Your business’s physical location is very important to your website’s ranking in search results. How important? So important that earlier this year, our friends at Moz published a casual study and found that Google now looks first at proximity when deciding what results to present on search pages. All other ranking signals are still important, but your business’s distance from the person searching is the first thing they look at when deciding where to place your business in search results.
They almost always get this information from Google My Business (GMB) listings, which I wrote about recently. This tells us two things:
- you need to have a GMB listing, and
- you need to have your street address listed to gain more visibility.
Why does Google use your location?
When you have a plumbing problem, and you need a new plumber, what do you type into your search bar? Probably “plumber” or “plumber near me” or “plumber [town name]”. To deliver the correct response, Google looks at many things, but one of the first is where you (the searcher) are currently located. Once they determine that, they then look at GMB listings to connect you with local plumber that fits the search query.
If you live in a rural area, Google may just look for a town or region for a plumber. But if you live in a city or a densely-populated area, Google looks at… street addresses, because that’s the best indicator of where a business is located (right?).
Google does this because if you’re seeking a provider who’ll come to your location, or a place you need to go, the best business is going to be one that’s close to you right? Google knows this and acts on it to provide you with the best results.
How do we know Google does this?
Take a look at the results of Moz’s tests. A group of staff searched for different things but did so from their homes; the results should have been similar, but they weren’t. The results were different due to where they were physically located when they searched. So that proves that the more specific the address listed for a business, the more likely they are to come up in search results made in their local area.
Based on these tests, we can say with some certainty that Google looks at proximity as the number one ranking signal for local business searches.
How can small businesses use this info?
By structuring your online presence wisely.
- Make sure your GMB listing includes your street address. If Google is going by this more than anything else, make sure your listing has what they want.
- Look at your GMB listing frequently and update it as necessary. Have different hours over a holiday? List them. Changed your phone number, or the area you’ll serve? Change it in your listing.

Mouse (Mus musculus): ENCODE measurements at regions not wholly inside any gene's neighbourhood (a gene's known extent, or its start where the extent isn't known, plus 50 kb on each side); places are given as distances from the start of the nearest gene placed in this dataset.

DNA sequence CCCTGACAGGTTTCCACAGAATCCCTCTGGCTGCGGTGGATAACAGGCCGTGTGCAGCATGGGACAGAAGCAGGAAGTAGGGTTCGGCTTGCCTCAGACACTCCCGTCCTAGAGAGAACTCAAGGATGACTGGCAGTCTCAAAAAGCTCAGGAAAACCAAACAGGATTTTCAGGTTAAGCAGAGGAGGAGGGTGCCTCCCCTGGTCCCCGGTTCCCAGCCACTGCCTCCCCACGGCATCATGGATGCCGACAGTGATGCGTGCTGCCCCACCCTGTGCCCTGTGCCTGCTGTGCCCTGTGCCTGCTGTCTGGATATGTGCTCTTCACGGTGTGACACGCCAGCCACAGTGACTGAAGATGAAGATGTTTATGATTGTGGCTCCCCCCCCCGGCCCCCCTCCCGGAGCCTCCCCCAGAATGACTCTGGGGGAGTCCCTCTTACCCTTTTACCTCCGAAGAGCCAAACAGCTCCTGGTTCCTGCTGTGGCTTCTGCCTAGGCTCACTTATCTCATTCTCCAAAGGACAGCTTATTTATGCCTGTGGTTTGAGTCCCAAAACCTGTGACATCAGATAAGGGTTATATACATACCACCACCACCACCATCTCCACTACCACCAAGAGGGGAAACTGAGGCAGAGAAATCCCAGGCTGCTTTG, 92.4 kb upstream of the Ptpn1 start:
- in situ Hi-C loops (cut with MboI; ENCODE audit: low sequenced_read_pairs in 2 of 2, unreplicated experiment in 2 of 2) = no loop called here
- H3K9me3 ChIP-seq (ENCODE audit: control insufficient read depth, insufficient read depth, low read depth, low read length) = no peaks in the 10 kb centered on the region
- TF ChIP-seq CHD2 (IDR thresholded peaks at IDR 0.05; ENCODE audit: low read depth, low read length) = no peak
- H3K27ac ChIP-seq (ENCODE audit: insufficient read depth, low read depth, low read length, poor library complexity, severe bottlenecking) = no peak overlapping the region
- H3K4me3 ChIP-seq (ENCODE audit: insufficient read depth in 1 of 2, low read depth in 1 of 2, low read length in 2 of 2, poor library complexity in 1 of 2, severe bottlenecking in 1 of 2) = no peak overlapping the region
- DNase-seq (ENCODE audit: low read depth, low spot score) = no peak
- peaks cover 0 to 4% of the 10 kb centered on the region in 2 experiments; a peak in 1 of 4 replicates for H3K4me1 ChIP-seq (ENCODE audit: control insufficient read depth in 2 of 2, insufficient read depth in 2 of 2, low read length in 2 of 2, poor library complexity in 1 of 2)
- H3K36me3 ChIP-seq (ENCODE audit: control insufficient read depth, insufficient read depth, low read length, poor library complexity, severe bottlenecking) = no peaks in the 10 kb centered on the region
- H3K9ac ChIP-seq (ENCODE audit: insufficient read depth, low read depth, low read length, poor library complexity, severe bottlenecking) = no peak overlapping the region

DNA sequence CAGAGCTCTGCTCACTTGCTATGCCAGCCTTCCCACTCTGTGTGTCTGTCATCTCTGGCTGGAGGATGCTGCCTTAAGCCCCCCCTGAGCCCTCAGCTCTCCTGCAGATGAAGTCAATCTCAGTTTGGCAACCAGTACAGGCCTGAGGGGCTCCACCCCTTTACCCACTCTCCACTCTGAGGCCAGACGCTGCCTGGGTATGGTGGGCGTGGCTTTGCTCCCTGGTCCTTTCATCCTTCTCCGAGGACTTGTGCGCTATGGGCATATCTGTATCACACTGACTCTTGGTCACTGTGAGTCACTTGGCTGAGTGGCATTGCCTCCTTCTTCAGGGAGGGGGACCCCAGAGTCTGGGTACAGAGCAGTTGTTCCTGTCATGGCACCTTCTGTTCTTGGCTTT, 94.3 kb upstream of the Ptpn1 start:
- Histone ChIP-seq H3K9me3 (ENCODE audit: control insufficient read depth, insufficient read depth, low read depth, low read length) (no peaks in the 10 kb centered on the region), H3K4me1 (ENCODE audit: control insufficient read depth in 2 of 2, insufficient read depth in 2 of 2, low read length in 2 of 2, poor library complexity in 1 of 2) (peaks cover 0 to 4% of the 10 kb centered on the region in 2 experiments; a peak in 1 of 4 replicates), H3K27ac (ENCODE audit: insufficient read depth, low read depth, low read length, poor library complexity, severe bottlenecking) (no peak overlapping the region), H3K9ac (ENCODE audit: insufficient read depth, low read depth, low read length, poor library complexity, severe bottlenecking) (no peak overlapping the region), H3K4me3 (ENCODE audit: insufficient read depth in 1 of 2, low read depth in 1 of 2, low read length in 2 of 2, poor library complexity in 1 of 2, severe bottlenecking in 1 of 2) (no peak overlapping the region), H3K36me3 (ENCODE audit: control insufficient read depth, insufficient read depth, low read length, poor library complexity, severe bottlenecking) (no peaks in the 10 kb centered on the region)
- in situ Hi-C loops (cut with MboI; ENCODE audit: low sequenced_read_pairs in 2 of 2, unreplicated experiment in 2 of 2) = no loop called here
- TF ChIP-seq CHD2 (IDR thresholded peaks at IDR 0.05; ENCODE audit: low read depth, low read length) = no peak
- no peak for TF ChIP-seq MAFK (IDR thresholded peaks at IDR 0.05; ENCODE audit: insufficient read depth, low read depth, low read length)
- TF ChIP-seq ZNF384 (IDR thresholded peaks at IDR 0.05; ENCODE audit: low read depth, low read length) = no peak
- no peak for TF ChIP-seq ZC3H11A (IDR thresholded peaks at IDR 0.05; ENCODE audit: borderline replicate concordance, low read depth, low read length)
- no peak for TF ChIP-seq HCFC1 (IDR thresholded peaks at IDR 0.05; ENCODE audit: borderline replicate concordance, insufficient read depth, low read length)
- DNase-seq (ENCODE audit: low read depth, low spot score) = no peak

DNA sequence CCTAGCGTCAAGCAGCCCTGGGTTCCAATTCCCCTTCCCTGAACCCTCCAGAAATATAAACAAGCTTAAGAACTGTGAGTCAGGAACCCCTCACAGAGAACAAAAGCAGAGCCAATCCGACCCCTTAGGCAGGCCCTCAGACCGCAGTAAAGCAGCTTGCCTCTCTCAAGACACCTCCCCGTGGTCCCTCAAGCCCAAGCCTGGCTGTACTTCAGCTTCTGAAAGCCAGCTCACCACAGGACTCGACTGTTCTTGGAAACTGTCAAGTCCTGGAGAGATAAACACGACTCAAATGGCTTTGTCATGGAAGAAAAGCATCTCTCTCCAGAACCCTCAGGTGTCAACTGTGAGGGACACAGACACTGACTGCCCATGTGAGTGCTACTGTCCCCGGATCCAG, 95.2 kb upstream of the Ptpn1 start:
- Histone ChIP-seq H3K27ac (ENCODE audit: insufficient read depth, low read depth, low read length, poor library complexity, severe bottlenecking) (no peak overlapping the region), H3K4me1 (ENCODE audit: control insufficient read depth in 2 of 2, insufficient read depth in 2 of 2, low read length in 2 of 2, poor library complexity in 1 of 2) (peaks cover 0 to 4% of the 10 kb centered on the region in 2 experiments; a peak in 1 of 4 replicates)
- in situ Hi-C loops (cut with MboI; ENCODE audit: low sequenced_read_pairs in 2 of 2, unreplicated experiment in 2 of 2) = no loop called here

- Ask your satisfied clients for Google reviews. Yelp and Facebook are nice, but if your GMB listing is the first thing that searchers see, have those reviews there and easy to read. And yes, Google does look at them when deciding search rankings.
- List your address on your website in exactly, exactly, the same way as on GMB listing. Don’t make Google wonder if your listing and site are the same. Tell them, and show your visitors.
- List the geographic areas you serve** on your website. This will tell Google that you are an expert for those areas.
- Ask local businesses (pet food stores, veterinary practices, etc.) and directories to link to your website. This is another thing Google looks at to see if you’re experienced in your local area.
- I’ve seen several businesses list their location IN their GMB listing. So instead of Bob’s Pet Sitting, he would be Bob’s Pet Sitting of Belmar NJ. While I don’t know that Google uses this as a ranking signal, it would definitely help you stand out if no one else in your area does it.
**I’ve been asked if zip codes are helpful to add to a website. I don’t think so, but they don’t hurt. Here’s why: because Google knows where you are, and your business come up in results based on the location as listed in GMB and on your website, I don’t know that zip codes listed on a site are an indicator of location more than listing town names. While they won’t hurt, I think that listing town names are better than zip codes to attract attention.
Because Google looks at very specific things to decide search rankings, we as small business owners have to work within their constraints. And if they’re now looking at location first, then we need to do all we can to highlight our location on our GMB and our websites. Keeping current with Google is not always easy, but once you know what they think is important, it shouldn’t be hard to work with them and highlight the information they want.